Increase in trade with three it's just kind of a bluff that needs to be called and president trump is well positioned to do it because he's not so automatically deferential to the dc establishment i agree you know

The the crowd in this town like the one thing one thing that obama said that made sense was he said change comes to washington it doesn't come from washington um so waiting for the d.c establishment

Uh to come around to finally doing the right thing you know our grandkids won't see it but but a political figure who doesn't it doesn't defer automatically to what he calls the swamp you know this

Ball position to do the right thing i i think he's the right guy to do it by the way i think if there's been a guy in the last 20 30 years i could do it i think it's him i don't think it's been anybody else that could do because

Every single one of them has been so deeply into the political world that the amount of favors they own with the swamp they've been a part of they can't do but he could do it because he's not connected to it but let me go

Step a little deeper okay let's just say it does become official does the argument for the armenian community to go back and ask for reparations similar to how

The jews were able to do from germany which just recently ended a few years ago reparations were just paid off by germany a few years ago that was an event that took place a long time ago is there that fear that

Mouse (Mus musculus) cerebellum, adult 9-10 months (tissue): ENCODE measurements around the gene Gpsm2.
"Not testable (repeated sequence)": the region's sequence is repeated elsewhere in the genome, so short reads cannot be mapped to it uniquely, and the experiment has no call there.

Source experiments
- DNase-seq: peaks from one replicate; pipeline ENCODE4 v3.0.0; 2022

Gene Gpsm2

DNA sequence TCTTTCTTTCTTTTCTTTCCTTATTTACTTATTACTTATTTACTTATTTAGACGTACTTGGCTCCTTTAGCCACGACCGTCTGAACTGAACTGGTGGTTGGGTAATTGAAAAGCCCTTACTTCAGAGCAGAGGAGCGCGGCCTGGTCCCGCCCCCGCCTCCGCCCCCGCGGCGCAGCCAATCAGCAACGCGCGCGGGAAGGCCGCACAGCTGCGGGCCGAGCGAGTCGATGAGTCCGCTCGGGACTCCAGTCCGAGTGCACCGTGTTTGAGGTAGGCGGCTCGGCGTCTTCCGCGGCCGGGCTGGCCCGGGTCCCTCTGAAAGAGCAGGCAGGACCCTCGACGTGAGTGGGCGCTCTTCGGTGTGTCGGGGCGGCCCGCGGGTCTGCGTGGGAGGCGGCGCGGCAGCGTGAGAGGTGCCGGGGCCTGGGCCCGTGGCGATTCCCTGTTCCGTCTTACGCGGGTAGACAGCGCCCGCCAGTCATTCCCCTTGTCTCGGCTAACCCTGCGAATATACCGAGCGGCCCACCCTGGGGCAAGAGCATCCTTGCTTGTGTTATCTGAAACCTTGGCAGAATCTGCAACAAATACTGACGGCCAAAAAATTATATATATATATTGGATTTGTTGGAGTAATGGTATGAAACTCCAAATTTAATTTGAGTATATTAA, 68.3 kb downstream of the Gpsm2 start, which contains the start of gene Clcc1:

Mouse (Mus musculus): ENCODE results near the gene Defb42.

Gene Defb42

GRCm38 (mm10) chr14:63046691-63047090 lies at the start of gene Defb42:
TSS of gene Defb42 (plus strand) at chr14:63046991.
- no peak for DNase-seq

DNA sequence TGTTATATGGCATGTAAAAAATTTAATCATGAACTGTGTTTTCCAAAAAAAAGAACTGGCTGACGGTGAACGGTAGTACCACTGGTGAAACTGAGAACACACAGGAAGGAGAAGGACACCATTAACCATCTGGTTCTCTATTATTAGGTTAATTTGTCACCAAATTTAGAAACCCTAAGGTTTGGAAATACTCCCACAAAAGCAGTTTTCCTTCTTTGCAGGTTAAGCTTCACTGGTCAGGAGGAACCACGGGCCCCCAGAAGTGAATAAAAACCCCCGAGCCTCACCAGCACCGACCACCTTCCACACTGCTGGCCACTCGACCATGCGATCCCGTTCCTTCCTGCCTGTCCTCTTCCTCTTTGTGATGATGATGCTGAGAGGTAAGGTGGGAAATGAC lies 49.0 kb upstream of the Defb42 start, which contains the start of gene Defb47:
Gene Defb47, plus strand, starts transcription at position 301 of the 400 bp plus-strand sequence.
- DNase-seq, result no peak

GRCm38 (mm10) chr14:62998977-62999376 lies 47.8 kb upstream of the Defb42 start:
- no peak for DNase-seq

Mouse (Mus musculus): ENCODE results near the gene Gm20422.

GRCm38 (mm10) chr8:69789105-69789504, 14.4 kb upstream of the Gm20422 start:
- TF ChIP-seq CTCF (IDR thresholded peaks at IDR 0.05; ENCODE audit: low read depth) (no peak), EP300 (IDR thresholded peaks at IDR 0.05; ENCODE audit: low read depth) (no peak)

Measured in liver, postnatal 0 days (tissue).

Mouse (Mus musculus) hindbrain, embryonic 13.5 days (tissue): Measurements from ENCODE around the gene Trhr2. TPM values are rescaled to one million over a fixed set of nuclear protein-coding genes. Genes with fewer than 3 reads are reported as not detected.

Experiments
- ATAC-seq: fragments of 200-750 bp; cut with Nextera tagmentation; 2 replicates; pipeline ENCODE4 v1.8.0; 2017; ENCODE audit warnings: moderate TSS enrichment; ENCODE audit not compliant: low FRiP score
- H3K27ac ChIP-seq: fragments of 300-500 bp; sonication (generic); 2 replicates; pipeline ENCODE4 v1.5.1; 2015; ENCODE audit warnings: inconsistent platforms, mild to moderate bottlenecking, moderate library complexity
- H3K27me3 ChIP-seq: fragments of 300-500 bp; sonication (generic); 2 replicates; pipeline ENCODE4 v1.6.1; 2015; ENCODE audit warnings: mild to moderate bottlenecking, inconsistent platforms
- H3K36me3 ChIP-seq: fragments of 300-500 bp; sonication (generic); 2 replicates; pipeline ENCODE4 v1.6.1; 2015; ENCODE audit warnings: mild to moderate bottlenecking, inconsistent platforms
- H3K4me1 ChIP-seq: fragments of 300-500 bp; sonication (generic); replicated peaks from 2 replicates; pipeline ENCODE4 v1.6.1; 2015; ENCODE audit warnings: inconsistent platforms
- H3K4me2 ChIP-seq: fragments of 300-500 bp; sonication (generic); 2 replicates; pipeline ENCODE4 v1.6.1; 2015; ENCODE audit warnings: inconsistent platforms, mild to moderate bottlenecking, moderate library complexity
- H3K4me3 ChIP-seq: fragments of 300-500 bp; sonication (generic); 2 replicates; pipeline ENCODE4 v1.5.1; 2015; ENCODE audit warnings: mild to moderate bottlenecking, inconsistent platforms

If america makes it official armenians are now going to have the next step to take to go and say here's what you did to us you or this community you know 1.2 trillion dollars are you or this

Community 220 billion dollars and this is how we should break it down et cetera et cetera is there that level of concern that erdogan has yes and he's right to have that concern

I can tell you speaking as a community leader that reparations are absolutely on the table that um you know sometimes the leaders of turkey will say something like how could there be consequences

Today a cost today to something that happened a century ago and the answer is a painful answer but it's that yeah they're hopping costs they've all been born on the shoulders

Of assyrians and chaldeans and syriacs and armenians and greeks we've worn those consequences for a century now and we believe the perpetrator should bear uh those consequences as well um another

Way to think about it is that a lot of movements and the gender are meaning genocide is a long movement of decades-long movement uh that recognition is very often the precursor

The necessary precondition for remedies and i'll give an example a few examples south africa movement started as a movement to for people to understand the evil of apartheid and when they did